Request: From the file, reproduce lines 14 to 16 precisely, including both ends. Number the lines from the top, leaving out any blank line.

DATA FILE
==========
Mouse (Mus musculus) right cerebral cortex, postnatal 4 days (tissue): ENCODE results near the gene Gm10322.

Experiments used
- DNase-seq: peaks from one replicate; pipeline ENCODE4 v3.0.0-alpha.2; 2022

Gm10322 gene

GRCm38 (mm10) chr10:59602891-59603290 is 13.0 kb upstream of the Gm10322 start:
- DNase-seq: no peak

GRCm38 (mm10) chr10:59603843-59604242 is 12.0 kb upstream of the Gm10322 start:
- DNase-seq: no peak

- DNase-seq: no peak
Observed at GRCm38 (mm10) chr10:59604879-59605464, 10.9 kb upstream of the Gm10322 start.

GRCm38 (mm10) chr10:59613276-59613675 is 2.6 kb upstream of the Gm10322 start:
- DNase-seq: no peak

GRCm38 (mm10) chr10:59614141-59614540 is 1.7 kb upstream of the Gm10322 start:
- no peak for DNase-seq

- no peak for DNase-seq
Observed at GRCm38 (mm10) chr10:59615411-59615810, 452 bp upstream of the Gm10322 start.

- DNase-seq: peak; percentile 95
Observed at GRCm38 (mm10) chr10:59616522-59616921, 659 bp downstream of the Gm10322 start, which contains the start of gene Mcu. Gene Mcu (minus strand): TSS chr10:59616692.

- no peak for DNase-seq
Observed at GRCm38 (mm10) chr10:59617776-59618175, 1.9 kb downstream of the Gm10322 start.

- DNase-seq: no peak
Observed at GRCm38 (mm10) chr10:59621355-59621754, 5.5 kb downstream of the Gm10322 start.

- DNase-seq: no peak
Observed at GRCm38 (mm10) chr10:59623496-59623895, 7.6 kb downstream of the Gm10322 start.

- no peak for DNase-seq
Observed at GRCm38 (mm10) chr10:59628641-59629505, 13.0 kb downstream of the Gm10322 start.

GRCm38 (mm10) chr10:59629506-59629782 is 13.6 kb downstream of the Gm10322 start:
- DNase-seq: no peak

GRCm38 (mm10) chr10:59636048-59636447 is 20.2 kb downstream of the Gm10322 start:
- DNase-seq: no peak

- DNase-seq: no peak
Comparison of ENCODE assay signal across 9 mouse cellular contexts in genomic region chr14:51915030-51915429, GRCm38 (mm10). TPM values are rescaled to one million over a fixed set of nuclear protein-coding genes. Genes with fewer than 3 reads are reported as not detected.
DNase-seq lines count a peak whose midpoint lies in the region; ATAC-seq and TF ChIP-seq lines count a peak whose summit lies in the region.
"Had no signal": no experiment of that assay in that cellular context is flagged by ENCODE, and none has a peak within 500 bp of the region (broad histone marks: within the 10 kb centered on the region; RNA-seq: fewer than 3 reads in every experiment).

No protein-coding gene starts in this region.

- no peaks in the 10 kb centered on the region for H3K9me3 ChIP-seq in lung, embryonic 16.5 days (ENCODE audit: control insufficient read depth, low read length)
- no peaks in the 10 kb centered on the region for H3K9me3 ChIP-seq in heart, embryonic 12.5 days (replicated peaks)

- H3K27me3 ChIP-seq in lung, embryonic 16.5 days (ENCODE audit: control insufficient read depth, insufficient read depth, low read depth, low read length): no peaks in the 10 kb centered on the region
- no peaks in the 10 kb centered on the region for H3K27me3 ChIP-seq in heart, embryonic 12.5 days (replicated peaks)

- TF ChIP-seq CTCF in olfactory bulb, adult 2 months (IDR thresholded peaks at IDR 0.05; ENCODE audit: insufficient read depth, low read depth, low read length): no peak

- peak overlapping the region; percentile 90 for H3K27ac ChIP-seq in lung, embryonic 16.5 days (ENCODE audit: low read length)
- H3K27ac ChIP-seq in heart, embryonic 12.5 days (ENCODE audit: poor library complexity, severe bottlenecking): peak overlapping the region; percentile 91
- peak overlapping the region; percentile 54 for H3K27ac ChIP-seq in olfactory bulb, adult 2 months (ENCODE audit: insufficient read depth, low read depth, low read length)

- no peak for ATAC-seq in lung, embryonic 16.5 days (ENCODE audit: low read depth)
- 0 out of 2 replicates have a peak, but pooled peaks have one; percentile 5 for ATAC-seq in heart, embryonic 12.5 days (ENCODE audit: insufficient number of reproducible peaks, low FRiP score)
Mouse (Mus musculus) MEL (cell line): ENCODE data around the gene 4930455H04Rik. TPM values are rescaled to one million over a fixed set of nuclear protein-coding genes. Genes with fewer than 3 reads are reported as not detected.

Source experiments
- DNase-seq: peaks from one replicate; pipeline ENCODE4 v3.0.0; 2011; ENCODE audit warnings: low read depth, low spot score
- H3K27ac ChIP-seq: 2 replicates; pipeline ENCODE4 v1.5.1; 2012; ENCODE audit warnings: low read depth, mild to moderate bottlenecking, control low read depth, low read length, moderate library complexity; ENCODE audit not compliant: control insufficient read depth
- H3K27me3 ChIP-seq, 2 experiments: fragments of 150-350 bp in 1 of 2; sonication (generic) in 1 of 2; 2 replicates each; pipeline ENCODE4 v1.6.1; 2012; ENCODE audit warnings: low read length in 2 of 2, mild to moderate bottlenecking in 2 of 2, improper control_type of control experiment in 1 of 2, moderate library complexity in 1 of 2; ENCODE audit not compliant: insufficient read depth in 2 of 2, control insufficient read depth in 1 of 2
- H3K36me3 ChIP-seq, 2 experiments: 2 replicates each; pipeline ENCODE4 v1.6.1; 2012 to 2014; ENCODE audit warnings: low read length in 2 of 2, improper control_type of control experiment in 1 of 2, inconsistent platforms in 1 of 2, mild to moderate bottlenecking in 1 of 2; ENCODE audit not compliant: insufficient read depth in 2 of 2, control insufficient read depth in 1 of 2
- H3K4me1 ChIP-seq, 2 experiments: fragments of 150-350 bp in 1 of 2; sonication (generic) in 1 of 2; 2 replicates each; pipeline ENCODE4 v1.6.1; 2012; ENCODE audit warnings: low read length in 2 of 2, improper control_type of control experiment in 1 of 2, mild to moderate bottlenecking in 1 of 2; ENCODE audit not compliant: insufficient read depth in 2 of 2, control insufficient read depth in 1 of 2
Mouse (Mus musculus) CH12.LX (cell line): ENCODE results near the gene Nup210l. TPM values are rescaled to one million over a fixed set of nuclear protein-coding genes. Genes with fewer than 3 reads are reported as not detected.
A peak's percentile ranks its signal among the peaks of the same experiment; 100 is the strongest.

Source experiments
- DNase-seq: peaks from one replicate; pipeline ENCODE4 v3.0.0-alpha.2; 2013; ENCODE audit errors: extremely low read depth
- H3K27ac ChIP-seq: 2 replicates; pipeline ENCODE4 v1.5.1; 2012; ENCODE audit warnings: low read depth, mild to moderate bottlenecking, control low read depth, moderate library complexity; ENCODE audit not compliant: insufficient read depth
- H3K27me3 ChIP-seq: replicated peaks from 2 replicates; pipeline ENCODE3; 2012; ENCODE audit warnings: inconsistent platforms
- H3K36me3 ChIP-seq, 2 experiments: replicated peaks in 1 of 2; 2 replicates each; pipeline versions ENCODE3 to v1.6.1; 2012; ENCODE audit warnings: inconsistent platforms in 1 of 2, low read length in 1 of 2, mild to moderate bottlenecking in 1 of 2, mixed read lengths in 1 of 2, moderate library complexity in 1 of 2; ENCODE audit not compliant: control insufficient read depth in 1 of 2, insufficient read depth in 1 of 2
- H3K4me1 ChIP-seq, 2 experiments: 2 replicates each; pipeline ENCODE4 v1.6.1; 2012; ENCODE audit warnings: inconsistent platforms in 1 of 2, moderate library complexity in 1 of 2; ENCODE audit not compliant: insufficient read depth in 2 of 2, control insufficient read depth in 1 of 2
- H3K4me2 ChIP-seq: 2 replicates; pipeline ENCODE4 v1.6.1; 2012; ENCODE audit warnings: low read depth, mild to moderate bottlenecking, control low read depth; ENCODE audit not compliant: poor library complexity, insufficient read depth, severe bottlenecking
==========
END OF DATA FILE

- no peak for DNase-seq

- no peak for DNase-seq
Observed at GRCm38 (mm10) chr10:59615411-59615810, 452 bp upstream of the Gm10322 start.